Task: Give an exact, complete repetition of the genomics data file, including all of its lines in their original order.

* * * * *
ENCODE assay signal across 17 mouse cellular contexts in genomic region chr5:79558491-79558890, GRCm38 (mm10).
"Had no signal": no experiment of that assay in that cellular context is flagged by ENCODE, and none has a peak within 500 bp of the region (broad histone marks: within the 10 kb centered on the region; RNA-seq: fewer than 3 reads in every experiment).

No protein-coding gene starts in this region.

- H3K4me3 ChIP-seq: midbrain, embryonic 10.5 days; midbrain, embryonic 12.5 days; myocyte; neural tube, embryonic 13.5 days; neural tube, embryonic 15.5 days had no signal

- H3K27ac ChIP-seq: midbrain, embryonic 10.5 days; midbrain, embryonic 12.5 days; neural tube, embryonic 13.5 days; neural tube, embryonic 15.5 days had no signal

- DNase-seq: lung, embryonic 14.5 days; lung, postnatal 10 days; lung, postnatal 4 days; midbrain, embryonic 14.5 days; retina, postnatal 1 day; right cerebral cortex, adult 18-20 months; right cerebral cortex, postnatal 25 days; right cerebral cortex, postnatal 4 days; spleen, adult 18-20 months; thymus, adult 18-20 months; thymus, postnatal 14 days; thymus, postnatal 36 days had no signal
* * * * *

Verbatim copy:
ENCODE assay signal across 17 mouse cellular contexts in genomic region chr5:79558491-79558890, GRCm38 (mm10).
"Had no signal": no experiment of that assay in that cellular context is flagged by ENCODE, and none has a peak within 500 bp of the region (broad histone marks: within the 10 kb centered on the region; RNA-seq: fewer than 3 reads in every experiment).

No protein-coding gene starts in this region.

- H3K4me3 ChIP-seq: midbrain, embryonic 10.5 days; midbrain, embryonic 12.5 days; myocyte; neural tube, embryonic 13.5 days; neural tube, embryonic 15.5 days had no signal

- H3K27ac ChIP-seq: midbrain, embryonic 10.5 days; midbrain, embryonic 12.5 days; neural tube, embryonic 13.5 days; neural tube, embryonic 15.5 days had no signal

- DNase-seq: lung, embryonic 14.5 days; lung, postnatal 10 days; lung, postnatal 4 days; midbrain, embryonic 14.5 days; retina, postnatal 1 day; right cerebral cortex, adult 18-20 months; right cerebral cortex, postnatal 25 days; right cerebral cortex, postnatal 4 days; spleen, adult 18-20 months; thymus, adult 18-20 months; thymus, postnatal 14 days; thymus, postnatal 36 days had no signal